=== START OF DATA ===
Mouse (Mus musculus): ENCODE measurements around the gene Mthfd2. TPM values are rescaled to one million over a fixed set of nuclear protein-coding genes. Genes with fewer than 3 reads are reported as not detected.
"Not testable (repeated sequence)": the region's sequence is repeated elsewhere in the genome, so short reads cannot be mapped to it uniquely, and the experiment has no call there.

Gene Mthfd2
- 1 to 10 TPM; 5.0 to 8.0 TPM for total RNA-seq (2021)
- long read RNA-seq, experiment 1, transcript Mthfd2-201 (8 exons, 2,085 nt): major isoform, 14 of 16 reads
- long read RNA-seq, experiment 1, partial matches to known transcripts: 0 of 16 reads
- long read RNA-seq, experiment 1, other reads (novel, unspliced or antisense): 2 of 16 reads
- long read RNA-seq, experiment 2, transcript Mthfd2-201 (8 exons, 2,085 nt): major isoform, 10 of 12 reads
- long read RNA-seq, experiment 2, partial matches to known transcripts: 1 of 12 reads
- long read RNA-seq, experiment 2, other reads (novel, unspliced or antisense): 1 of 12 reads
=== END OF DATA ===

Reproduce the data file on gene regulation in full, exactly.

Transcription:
Mouse (Mus musculus): ENCODE measurements around the gene Mthfd2. TPM values are rescaled to one million over a fixed set of nuclear protein-coding genes. Genes with fewer than 3 reads are reported as not detected.
"Not testable (repeated sequence)": the region's sequence is repeated elsewhere in the genome, so short reads cannot be mapped to it uniquely, and the experiment has no call there.

Gene Mthfd2
- 1 to 10 TPM; 5.0 to 8.0 TPM for total RNA-seq (2021)
- long read RNA-seq, experiment 1, transcript Mthfd2-201 (8 exons, 2,085 nt): major isoform, 14 of 16 reads
- long read RNA-seq, experiment 1, partial matches to known transcripts: 0 of 16 reads
- long read RNA-seq, experiment 1, other reads (novel, unspliced or antisense): 2 of 16 reads
- long read RNA-seq, experiment 2, transcript Mthfd2-201 (8 exons, 2,085 nt): major isoform, 10 of 12 reads
- long read RNA-seq, experiment 2, partial matches to known transcripts: 1 of 12 reads
- long read RNA-seq, experiment 2, other reads (novel, unspliced or antisense): 1 of 12 reads